Hydroponics and aeroponics are both examples of soil-less growing methods and require cultivating crops in a climate-controlled environment. Hydroponics requires a growing medium, such as perlite, coconut husks or gravel, and deliver a nutrient solution to crops through water. Aeroponics, which is sometimes considered a type of hydroponics, cultivates plants without a growing medium. Most operations suspend them from a tray and use a spray mister to deliver nutrients. 

Both growing methods have gathered attention as climate-friendly alternatives to soil-grown crops. Is one better for the planet than the other, though? When comparing aeroponics vs. hydroponics, it’s hard to say. Both are incredibly water efficient, require less space than traditional agriculture and tend to use fewer chemicals. However, there are minor differences that can significantly affect their carbon footprint. 

Here are just a few factors to consider when comparing aeroponics vs. hydroponics.

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The Pros and Cons of Aeroponics

September 4, 2020
pros and cons of aeroponics

A crop that uses an aeroponic method relies on mist and air to grow rather than soil. It’s an inventive way to avoid aggregates that traditional agriculture methods require. Each plant receives nutrient-rich moisture through a spritz to its roots. This practice allows growers to create a flexible, mobile garden wherever they please.

Do you want to learn more about this eco-friendly alternative? Take a look at the pros and cons of aeroponics.

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Top Pros and Cons of Aquaponics

September 2, 2020
pros and cons of aquaponics

Aquaponics is a hydroponics system that utilizes aquaculture to grow plants. Aquaculture, also known as fish farming, allows farmers to breed and harvest both fresh and saltwater species with controlled conditions. In aquaponic systems, fish waste is converted into nutrients for vegetables using bacteria. The entire process is environmentally friendly, saves water and creates no waste.

However, despite the many benefits of aquaponics, there are some drawbacks to this type of farming. For example, water quality must be regularly checked, as any pollution can cause serious problems for the entire fish or shellfish population. Secondly, the initial set-up costs of an aquaponics system can be cost-prohibitive for many small-scale growers. Despite these negatives, aquaponics remains a sustainable option for growing food in the face of climate change. Here are the top pros and cons of aquaponics.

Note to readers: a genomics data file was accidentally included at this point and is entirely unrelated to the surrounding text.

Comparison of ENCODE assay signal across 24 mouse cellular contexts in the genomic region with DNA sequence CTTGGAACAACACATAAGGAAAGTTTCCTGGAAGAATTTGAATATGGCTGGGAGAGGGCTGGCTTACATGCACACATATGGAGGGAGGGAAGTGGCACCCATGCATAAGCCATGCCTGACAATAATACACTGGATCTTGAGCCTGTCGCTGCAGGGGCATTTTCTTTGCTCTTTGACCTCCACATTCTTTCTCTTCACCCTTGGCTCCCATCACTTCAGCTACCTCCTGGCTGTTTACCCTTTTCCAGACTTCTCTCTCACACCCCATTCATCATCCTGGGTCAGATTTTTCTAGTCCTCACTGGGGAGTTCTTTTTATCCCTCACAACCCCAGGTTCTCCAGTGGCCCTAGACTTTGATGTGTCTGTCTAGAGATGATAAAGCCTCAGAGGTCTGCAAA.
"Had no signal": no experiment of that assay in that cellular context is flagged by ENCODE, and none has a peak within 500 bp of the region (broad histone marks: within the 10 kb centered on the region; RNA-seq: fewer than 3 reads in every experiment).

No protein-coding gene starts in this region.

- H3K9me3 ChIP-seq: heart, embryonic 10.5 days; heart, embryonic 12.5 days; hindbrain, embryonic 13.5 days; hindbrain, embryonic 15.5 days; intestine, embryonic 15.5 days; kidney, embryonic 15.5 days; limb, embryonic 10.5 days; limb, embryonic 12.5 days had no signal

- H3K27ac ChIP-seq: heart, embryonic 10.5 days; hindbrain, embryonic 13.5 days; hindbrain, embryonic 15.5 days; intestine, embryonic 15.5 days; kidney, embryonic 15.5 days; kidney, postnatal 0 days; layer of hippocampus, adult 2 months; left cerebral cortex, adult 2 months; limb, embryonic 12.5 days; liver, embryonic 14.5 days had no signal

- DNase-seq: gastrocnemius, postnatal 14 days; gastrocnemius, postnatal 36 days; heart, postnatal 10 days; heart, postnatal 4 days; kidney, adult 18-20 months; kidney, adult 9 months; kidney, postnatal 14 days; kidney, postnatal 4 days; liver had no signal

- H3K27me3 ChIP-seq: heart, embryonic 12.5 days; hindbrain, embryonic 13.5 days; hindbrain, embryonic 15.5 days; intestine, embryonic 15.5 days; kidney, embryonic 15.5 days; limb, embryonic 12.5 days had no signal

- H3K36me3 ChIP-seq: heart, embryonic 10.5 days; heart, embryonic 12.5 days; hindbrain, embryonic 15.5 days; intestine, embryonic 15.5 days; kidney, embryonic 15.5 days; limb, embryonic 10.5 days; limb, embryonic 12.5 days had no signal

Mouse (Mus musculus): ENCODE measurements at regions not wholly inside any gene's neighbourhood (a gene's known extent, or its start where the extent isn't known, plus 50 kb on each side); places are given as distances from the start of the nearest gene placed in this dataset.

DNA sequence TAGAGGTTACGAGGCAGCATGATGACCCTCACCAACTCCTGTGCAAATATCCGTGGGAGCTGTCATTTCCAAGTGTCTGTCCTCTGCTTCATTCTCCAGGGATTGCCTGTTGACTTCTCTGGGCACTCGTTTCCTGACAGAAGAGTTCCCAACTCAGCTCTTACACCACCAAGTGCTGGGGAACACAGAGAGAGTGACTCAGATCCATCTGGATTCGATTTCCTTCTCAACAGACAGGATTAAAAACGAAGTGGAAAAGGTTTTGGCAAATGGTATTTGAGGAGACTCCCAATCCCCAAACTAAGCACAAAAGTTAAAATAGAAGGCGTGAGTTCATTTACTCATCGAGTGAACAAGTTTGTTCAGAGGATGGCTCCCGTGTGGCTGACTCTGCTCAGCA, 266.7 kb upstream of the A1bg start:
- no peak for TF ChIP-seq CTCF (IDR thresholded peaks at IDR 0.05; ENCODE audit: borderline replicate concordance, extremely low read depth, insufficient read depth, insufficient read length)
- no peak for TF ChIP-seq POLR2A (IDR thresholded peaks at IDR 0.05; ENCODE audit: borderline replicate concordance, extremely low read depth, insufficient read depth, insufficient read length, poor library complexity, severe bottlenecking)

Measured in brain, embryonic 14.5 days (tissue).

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10 Environmental Benefits of Hydroponics

August 31, 2020
environmental benefits of hydroponics

Did you know there’s more than one way to grow plants? The traditional agriculture method calls for soil, water and sun — but it’s possible to cultivate a garden without that first component. A hydroponic crop doesn’t use land to supply plants with their nutrients. Instead, it feeds them with nutrient-enriched water through their roots. As a result, it’s more sustainable than popular conventional techniques. Here are 10 environmental benefits of hydroponics.

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What Are the Pros and Cons of Hydroponics?

August 28, 2020
pros and cons of hydroponics

Hydroponics is a type of aquaculture that uses nutrients and water to grow plants without soil. It is an increasingly popular growing method in urban areas and regions with extreme climates. There are many benefits to hydroponics as an alternative form of agriculture, including fewer chemicals, higher yields and greater water efficiency. 

However, hydroponics is not a perfect solution. The initial setup is expensive, and the whole growing system is heavily dependent on access to electricity and a clean water source. Here are just a few pros and cons of hydroponics.

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Pros and Cons of Farm-Raised Fish vs. Wild Caught

August 26, 2020
farm raised fish vs wild caught

Farm-raised fish vs. wild-caught, which is better? Unfortunately, the answer is not so simple. The climate is changing, and the seafood industry is adjusting with it. 

Wild-caught fish may be more nutritious and support a more localized economy, but farmed fish provides a stable supply for a growing population. Comparing the two requires examining the social, economic and environmental impact of each.